What do we know about the Novavax COVID-19 vaccine?

The Novavax COVID-19 vaccine appears to be effective and safe, according to an analysis of phase 3 trial results released by the company in a press release. The trial found the vaccine to be 90% effective overall, and 100% effective against moderate and severe disease. The vaccine requires two doses, given three weeks apart, and may be stored using standard refrigeration.

The PREVENT-19 trial enrolled 29,960 participants, ages 18 years and older, across the US and Mexico. Two-thirds of the participants received the Novavax vaccine and one-third received a placebo. The trial was randomized, and observer-blinded, meaning the study participants and those evaluating the study endpoints did not know which participants received the vaccine.

Between January 25 and April 30, 2021, there were 77 confirmed cases of COVID-19 among the study participants. Of these, 63 occurred in the placebo group and 14 occurred in the vaccine group. All of the cases that occurred in the vaccine group were mild. Of those that occurred in the placebo group, 10 were moderate and four were severe. This translated to 100% efficacy against moderate and severe disease. The vaccine was 91% effective in people at high risk, which the study defined as people 65 years or older, with a medical condition that increased risk of severe COVID illness, or whose jobs increased their risk of exposure to COVID-19.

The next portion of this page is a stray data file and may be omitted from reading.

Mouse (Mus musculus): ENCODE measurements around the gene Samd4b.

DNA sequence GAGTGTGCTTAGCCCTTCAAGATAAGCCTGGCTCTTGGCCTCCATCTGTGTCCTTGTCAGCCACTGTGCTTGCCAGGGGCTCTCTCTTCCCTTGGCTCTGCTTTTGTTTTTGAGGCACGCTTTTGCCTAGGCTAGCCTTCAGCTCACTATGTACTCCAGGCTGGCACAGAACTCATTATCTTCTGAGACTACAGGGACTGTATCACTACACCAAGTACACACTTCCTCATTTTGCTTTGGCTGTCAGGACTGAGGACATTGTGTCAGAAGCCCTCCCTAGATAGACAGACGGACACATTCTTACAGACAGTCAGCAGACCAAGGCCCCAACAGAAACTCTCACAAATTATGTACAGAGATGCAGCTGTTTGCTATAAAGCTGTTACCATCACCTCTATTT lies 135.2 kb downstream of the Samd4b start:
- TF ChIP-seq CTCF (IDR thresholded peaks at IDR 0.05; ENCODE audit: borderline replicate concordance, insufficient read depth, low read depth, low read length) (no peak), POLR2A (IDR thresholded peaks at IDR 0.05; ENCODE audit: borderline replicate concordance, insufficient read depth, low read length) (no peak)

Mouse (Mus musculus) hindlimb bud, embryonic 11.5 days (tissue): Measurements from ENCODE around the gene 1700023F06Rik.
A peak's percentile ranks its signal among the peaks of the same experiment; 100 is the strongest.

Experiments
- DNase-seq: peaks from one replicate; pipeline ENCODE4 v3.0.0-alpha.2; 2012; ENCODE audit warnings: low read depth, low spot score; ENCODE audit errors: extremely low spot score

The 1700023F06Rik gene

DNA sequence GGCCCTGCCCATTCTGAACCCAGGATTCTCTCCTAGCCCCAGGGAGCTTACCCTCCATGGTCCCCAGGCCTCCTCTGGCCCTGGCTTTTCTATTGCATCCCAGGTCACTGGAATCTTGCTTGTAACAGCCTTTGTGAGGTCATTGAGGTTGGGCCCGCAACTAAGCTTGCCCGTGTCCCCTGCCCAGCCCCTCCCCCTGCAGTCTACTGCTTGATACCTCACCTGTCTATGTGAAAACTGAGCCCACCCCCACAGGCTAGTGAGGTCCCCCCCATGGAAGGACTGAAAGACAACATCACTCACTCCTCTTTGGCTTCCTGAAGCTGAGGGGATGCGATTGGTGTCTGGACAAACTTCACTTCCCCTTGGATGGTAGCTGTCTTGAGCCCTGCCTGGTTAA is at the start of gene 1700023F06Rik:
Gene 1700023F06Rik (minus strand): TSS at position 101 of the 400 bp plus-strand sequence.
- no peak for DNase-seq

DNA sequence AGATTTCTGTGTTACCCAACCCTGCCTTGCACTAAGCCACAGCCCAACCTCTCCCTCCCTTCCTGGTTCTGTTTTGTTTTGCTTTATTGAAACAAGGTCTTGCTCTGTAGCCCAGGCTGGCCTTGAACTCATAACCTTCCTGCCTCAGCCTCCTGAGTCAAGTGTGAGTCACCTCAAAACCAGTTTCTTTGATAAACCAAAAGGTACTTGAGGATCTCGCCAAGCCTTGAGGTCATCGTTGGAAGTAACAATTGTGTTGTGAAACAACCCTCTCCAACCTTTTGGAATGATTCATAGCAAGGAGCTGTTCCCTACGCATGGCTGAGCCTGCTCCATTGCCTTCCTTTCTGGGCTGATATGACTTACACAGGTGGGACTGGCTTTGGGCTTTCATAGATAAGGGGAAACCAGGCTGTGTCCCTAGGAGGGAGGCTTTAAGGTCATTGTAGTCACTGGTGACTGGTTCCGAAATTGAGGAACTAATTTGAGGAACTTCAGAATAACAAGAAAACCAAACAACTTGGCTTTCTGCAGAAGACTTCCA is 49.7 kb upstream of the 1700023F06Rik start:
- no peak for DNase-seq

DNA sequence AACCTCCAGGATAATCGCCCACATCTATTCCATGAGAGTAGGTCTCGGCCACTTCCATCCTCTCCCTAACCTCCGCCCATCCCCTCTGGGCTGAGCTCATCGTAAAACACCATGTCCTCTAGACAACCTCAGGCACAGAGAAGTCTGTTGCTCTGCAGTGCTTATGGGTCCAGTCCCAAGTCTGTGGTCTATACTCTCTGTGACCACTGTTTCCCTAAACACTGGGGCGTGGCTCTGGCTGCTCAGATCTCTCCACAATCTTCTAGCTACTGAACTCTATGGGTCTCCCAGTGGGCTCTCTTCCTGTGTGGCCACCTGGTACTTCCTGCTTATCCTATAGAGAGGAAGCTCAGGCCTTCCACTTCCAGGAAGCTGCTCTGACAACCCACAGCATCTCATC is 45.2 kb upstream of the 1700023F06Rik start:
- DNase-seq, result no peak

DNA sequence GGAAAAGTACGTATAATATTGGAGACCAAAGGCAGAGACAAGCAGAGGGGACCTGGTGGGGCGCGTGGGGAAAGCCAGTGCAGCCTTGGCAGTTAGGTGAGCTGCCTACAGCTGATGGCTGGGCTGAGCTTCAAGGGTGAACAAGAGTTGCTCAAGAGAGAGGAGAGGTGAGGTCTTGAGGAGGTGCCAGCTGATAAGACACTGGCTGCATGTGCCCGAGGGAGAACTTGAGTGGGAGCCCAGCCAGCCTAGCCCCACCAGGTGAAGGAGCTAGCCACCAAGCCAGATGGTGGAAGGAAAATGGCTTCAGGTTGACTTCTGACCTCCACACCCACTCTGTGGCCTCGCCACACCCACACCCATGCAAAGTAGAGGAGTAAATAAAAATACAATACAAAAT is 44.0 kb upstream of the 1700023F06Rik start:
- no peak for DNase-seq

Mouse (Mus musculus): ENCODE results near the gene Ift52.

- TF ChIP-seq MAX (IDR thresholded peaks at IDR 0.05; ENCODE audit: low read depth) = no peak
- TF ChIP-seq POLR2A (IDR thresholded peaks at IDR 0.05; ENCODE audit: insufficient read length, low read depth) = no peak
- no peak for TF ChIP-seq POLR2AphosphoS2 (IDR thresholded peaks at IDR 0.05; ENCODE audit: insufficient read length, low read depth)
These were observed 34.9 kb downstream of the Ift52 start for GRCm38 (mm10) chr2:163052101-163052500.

Side effects from the vaccine included arm pain at the injection site, fatigue, headache, and muscle pain.

The Novavax vaccine is a recombinant protein vaccine. Similar to COVID vaccines that are already available in the US, it stimulates the body to produce antibodies against the spike protein found on the outer surface of the SARS-CoV-2 virus. The Novavax vaccine contains spike protein produced in a laboratory along with an adjuvant to boost the human immune response.

The vaccine is already being tested in adolescents ages 12 to 17.

What do we know about the AstraZeneca adenovirus COVID-19 vaccine?